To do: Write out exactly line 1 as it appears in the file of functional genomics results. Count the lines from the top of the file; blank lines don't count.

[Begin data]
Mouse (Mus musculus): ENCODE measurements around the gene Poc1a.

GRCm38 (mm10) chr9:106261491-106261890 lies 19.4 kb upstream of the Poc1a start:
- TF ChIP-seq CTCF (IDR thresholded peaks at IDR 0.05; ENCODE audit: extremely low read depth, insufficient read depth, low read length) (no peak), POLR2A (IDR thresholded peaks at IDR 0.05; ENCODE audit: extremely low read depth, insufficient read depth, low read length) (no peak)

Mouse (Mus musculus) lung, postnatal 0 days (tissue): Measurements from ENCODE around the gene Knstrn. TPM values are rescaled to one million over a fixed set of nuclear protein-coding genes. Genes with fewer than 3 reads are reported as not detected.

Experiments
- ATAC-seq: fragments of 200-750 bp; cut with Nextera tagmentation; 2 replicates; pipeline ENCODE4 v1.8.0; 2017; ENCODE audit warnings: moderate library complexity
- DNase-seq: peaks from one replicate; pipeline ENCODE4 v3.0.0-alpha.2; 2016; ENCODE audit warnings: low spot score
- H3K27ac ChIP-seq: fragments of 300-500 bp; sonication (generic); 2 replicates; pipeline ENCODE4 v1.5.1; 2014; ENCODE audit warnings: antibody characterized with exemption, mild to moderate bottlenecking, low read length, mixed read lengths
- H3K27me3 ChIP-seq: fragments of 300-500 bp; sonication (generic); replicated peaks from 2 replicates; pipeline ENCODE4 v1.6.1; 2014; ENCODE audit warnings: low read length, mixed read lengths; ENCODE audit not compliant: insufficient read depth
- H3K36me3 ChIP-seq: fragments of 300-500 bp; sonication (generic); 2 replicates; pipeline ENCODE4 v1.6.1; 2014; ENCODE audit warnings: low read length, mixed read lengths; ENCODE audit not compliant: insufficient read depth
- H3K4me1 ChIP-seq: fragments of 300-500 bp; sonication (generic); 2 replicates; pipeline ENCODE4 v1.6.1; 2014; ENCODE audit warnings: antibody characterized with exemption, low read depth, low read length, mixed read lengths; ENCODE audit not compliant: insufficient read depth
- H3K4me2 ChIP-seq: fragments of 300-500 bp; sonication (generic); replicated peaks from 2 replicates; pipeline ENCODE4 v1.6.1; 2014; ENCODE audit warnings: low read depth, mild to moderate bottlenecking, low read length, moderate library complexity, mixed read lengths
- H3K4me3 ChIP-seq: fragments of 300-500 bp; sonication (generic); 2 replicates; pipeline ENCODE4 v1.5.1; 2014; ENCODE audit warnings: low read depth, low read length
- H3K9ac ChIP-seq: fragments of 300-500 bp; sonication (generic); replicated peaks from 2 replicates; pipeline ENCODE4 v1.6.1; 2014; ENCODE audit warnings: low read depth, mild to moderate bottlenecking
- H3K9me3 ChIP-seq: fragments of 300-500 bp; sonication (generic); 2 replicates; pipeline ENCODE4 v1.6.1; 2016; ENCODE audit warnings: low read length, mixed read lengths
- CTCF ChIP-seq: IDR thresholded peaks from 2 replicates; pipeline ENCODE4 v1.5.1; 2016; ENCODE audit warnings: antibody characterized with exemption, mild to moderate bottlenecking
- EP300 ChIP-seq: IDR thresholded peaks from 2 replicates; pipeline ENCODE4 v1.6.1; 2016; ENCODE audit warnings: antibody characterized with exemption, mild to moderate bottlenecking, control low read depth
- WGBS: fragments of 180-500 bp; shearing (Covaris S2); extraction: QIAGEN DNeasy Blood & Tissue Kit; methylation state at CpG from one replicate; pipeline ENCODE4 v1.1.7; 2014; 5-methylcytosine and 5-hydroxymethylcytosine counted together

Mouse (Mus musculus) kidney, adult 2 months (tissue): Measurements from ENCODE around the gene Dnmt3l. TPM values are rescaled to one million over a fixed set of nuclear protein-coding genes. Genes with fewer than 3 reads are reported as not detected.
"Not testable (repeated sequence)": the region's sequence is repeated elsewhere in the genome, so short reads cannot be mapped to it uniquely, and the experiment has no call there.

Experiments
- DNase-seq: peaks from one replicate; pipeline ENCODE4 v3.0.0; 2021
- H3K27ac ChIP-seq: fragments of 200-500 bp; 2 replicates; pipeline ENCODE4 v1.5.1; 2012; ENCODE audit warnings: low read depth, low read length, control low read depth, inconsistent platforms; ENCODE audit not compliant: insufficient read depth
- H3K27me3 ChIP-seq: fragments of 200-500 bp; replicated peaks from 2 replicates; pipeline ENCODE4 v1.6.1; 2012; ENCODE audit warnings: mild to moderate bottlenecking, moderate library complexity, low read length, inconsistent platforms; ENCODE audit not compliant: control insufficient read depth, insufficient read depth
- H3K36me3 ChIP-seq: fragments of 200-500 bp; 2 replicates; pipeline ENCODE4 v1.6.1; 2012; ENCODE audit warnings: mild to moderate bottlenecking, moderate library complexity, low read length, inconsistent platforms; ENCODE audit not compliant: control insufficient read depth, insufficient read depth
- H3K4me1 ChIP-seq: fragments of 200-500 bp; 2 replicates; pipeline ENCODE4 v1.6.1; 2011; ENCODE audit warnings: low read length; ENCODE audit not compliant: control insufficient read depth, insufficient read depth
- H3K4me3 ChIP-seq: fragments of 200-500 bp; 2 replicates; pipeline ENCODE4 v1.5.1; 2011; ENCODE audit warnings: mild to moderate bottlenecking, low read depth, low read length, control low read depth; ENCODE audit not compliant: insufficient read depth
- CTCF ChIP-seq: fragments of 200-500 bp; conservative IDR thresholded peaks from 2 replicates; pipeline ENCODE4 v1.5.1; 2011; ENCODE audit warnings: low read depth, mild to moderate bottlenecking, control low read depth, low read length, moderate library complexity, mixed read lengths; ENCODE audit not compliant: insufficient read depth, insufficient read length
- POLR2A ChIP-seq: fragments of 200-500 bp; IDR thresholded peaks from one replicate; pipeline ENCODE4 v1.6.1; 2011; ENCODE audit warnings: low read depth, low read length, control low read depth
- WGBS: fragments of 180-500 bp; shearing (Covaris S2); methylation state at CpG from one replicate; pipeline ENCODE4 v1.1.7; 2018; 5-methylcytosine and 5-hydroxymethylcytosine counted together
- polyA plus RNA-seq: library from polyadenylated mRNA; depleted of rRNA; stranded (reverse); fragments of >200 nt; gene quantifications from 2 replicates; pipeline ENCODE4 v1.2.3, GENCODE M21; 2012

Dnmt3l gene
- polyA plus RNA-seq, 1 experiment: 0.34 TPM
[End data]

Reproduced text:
Mouse (Mus musculus): ENCODE measurements around the gene Poc1a.